When I was 13 years old, my family moved from Virginia Beach, VA to Atlanta, GA. The 757 was my whole childhood and all I ever knew. I went from living at the beach with the people I grew up with to attending a high school in the middle of a cow pastor. I adapted well and it was nice to live by family for once since being a military family stationed us away from them my whole life. But I left something in VB that I had to go back for, the beach and my best friend Kaylie–who is still my best friend.
The summer after 8th grade I flew back to my hometown alone… navigating my way through the Hartsfield-Jackson Atlanta International Airport. Incase you don’t know, it’s the busiest airport in the U.S. so I can only imagine how my mom felt letting me go… but I managed to find my gate after a ride on The Plane Train to my terminal. I remember being so excited to board the plane and fly 600+ miles away for a reunion after a year of long distance friendship. That was it. That was the moment where my travel career started. 36,000 feet up in the air. 14 years old.
I landed at the Norfolk International Airport and you know that feeling you get when it feels like home? I had that feeling. I’ve known my way around this airport since I was a little girl traveling with my family and I was much more comfortable finding my way around than I was stumbling around Atlanta’s airport. I finally met up with my friend and we had the best time that week catching up and sharing how our last year of middle school went.
Since then, I’ve been on countless flights and road trips to familiar and foreign places. But you always remember the first time. Your first time flying alone. Your first time driving on a road trip. Your first time at a new place. The first time makes such an unforgettable impression as you’re more aware of the surroundings, taking everything in, & catching the details. It’s so eye-opening when we try something new because the first time only happens once!
If you’re flying for your first time solo, I have some advice/tips to help you. Hopefully this helps give you the best experience traveling alone for the first time:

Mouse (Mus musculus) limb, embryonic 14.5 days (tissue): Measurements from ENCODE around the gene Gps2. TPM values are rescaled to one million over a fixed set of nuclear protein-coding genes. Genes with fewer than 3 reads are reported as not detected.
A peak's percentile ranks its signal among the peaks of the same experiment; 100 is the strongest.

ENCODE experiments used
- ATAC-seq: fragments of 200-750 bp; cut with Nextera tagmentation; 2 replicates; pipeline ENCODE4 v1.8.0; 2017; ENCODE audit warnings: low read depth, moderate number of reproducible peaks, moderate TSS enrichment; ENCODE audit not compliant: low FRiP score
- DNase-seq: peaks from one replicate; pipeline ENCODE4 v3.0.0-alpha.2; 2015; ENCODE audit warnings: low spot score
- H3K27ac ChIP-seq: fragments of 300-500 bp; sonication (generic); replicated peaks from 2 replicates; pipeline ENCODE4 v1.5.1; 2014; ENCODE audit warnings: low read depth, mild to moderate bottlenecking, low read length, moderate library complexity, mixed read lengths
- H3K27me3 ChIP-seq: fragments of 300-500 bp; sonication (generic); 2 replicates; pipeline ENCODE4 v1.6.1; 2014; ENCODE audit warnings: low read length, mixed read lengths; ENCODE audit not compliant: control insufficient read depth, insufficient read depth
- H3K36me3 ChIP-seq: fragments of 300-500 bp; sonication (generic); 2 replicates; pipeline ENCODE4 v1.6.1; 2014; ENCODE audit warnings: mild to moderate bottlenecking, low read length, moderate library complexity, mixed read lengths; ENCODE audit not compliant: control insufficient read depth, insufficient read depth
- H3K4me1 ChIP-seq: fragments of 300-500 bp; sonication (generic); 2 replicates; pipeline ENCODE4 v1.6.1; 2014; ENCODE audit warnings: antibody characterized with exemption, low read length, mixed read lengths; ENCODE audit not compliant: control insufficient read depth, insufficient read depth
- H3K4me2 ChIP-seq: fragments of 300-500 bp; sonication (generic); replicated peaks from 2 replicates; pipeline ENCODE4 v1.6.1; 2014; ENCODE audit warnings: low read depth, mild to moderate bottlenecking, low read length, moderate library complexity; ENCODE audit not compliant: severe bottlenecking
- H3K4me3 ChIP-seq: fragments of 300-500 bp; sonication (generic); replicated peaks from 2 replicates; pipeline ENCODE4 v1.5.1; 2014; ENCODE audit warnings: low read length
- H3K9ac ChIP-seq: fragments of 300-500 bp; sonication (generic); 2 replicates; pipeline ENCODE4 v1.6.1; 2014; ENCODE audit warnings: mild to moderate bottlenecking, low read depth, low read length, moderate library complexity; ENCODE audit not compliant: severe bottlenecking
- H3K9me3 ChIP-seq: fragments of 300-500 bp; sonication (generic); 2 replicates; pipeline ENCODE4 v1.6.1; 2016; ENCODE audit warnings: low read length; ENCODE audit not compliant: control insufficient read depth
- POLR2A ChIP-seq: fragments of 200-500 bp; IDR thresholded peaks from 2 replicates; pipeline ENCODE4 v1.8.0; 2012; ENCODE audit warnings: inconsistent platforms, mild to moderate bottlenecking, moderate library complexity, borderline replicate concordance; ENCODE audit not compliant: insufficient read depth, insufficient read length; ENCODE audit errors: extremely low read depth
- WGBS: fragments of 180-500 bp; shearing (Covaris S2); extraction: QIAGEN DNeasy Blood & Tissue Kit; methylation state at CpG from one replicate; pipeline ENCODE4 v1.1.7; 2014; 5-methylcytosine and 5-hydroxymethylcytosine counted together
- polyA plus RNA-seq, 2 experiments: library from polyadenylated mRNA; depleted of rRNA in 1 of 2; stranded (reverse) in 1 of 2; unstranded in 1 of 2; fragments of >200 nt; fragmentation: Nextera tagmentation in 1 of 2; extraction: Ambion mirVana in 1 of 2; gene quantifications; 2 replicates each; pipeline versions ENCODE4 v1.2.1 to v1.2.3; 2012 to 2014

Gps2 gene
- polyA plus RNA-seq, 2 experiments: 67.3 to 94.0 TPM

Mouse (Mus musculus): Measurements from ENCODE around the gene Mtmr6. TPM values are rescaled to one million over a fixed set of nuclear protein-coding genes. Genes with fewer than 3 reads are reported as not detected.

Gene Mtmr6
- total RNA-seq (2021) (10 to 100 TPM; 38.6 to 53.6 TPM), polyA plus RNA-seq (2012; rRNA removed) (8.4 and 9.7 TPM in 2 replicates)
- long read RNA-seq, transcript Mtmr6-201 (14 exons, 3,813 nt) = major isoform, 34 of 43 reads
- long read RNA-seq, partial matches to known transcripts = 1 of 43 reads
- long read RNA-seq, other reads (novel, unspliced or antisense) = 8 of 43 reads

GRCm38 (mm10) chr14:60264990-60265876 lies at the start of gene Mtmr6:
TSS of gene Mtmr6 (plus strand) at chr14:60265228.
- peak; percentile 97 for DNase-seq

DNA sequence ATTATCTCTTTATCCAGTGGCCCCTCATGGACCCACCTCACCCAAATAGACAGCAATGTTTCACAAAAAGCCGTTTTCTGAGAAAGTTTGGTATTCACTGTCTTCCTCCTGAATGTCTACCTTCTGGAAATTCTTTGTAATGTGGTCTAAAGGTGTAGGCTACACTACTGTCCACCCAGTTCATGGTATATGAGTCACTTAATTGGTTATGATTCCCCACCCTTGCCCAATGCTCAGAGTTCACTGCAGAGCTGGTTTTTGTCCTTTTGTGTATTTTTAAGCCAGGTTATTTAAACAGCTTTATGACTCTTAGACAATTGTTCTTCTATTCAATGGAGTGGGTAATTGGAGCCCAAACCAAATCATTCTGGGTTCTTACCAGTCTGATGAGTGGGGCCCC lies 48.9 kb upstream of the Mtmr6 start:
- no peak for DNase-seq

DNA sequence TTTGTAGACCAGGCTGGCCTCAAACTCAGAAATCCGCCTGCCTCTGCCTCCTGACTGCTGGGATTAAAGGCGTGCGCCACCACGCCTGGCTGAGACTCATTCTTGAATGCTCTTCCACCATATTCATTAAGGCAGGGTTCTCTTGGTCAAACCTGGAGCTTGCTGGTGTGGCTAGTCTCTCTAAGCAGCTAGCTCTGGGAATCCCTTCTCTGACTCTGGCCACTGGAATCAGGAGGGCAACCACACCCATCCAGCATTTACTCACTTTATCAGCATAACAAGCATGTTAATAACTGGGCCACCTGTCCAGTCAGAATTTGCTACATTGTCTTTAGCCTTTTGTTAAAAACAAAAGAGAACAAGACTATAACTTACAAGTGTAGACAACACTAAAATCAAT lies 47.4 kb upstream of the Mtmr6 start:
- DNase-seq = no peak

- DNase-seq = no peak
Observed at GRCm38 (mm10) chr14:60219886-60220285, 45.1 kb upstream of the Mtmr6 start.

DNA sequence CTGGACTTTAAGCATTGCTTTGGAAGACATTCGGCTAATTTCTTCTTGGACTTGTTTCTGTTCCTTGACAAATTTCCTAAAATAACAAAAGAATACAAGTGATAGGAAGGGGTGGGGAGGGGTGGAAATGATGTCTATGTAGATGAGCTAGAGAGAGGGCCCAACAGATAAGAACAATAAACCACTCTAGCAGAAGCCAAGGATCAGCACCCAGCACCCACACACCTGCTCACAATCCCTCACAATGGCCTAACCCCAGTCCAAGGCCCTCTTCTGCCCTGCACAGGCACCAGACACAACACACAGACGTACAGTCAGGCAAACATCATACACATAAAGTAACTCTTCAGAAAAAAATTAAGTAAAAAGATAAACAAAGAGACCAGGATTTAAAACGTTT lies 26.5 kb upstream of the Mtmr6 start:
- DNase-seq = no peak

- First and foremost, just remember you can travel alone and that’s perfectly fine. I was never going to go if I waited for someone to come with me.
- Pack Snacks! If you’re like me you are constantly eating and airport food is expensive. Keep it wrapped until after security and avoid liquids–they’re weird about those. But remember to grab a 3 oz. hand sanitizer for convenience.
- Plan to arrive at your gate 30-40 minutes before departure time. Boarding starts 20 minutes before take off and this gives you time to download any music/movies for the flight, figure out your snack situation, use the restroom, and avoid becoming stressed about missing your flight if the security line is long.
- Make sure you have headphones. This is also why being early is important incase you need to buy a pair. You will only forget headphones once before realizing how different your flight experience is without them.
- Just in case your luggage gets lost, pack a couple essentials/extra outfit in your carry on so you can survive a night without your suit case if need be.
- Wear shoes that are easy to take off, I prefer to wear socks as well since everyone walks barefoot on the same floor through security (this is the only part I hate about traveling).
- Keep your ticket and ID easily accessible. No one wants to be that person holding the line up digging through their bag…rookie mistake.
- Pack a jacket for the plane (I’m always freezing) and dress/pack for your destination! Check the weather where you’re going to make sure you’re covered.
- Less is more. Check your bag. Lugging around 5 different bags is a hassle and unfashionable. As long as you listen to bullet number 5 you’ll be okay.
- Don’t forget to put a name tag on your luggage with your info incase it gets put on the wrong flight. Having unique/easily distinguishable baggage makes picking it out at baggage claim easier too.
- If possible, have someone drop you off and pick you up from the airport. Paying for parking is expensive and it’s nice to have someone to talk to after traveling alone.
“You’ll never know until you go.”